Condensed-matter physics: Supersolid helium

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Author: John Beamish
Date: Jan. 15, 2004
From: Nature(Vol. 427, Issue 6971)
Publisher: Nature Publishing Group
Document Type: Article
Length: 1,292 words
Lexile Measure: 1440L

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Author(s): John Beamish [1]

At temperatures below 2.176 K, helium-4 enters a superfluid state and flows without friction. This 'perpetual motion' makes superfluidity -- perhaps even more than its electronic counterpart, superconductivity -- the most dramatic manifestation of quantum mechanics on a macroscopic scale. Despite its appeal, and despite many searches for superfluidity in other systems, it remains an uncommon phenomenon. From 1938, when superfluidity was discovered [1, 2], helium-4 was the only known example until 1972 when the phenomenon was seen [3], at much lower temperatures, in helium-3. That temperature difference between the two isotopes' behaviour reflects the intimate connection of superfluidity to Bose-Einstein condensation -- the transition that occurs when 'bosons' collect in a single quantum mechanical state. Atoms of helium-4 are bosons, but helium-3 atoms are 'fermions' and must pair up before they can condense into a single state.

In 1995, advances in laser-cooling and magnetic-trapping techniques led to the achievement [4] of Bose-Einstein condensation in rubidium vapour, adding to the list of superfluid systems. That list now includes other gases, such as spin-polarized hydrogen gas [5], and, most recently, molecular gases of paired fermions [6, 7]. On page 225 of this issue, Kim and Chan [8] claim the first observation of superfluid behaviour in a solid. A sample of solid helium-4, confined in the nano-scale pores of Vycor glass and rotated in a torsional oscillator, underwent a transition below about 175 mK that indicated the onset of 'supersolid' behaviour (Fig. 1). If it can be confirmed that superflow is occurring in the solid helium, this is a remarkable result indeed.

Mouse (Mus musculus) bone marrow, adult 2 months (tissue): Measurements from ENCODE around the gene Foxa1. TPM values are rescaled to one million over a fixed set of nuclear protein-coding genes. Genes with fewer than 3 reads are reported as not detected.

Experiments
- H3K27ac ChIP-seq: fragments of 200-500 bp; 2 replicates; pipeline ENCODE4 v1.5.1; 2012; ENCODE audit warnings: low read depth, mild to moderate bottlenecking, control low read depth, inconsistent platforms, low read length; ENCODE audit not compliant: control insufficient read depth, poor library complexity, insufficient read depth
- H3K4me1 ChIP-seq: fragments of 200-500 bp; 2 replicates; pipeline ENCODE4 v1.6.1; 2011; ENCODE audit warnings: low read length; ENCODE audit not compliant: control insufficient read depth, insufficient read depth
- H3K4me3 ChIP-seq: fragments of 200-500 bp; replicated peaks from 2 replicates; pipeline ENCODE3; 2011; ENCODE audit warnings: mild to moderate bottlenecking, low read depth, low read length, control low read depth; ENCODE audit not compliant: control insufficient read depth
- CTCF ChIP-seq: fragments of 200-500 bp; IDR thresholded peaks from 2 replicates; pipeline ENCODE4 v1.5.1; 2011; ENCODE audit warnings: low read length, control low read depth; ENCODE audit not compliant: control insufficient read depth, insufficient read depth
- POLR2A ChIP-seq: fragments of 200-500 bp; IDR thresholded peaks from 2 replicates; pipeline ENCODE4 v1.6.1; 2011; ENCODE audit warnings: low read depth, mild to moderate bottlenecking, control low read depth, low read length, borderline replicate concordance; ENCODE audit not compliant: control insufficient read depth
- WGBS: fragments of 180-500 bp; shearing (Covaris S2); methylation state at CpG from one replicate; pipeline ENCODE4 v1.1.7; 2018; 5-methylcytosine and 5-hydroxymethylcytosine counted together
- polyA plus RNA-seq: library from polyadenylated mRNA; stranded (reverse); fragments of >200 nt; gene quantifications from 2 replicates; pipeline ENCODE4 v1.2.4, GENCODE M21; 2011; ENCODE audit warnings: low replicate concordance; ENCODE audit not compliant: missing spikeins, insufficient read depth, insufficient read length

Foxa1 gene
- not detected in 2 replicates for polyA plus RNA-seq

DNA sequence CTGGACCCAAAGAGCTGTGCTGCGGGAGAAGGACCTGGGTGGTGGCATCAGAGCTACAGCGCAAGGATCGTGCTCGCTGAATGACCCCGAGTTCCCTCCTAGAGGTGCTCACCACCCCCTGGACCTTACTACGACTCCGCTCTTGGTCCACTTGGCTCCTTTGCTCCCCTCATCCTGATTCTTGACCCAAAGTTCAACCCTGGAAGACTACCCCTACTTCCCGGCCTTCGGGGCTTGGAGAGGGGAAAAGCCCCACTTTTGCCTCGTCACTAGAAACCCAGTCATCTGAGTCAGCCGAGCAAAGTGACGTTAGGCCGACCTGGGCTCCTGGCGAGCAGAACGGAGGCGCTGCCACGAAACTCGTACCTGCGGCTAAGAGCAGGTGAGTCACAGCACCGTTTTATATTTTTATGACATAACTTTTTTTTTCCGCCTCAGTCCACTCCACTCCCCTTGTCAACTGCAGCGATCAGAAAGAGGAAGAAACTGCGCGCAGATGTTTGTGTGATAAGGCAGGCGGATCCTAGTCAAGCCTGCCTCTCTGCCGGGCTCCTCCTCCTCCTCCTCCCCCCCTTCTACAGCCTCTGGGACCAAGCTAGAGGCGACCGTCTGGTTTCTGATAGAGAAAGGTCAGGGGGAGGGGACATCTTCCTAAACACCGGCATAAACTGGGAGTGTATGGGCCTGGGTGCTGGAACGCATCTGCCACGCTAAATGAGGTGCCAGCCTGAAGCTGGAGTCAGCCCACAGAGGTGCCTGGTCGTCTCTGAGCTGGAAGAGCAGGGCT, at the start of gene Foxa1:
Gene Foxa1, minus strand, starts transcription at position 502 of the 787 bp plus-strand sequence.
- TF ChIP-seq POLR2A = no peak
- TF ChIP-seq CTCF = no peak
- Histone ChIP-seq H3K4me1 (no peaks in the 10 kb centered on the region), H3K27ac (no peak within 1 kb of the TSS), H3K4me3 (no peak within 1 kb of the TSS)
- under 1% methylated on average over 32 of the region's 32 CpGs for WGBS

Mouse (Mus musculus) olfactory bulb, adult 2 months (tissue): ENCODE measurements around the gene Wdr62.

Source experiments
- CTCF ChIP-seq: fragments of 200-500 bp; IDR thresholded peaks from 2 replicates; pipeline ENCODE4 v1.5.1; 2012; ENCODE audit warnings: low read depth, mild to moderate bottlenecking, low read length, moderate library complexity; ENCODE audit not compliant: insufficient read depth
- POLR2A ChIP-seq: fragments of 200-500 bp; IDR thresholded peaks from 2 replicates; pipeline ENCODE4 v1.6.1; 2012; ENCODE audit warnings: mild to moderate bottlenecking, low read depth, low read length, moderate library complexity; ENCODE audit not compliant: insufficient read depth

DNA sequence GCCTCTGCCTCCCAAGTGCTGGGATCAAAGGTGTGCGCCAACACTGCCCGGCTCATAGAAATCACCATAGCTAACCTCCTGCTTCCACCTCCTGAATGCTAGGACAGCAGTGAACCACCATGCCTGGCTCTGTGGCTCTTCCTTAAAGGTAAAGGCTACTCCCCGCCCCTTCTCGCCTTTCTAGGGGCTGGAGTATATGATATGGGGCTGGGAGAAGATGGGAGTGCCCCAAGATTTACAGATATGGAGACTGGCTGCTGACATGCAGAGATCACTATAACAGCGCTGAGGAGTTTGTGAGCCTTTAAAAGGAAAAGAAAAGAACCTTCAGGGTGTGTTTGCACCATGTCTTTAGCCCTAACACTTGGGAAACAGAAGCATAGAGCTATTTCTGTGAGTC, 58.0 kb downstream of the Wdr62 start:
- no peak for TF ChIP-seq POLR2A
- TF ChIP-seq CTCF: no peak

Despite their rarity, superfluids are fundamental to, for example, statistical mechanics and fluid dynamics, and they are a valuable test bed in fields as diverse as turbulence and cosmology. So it is not surprising that superfluidity has been sought in new systems. Solids, with their atoms localized on a periodic lattice, are certainly the most unexpected phase of matter...

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Gale Document Number: GALE|A186371740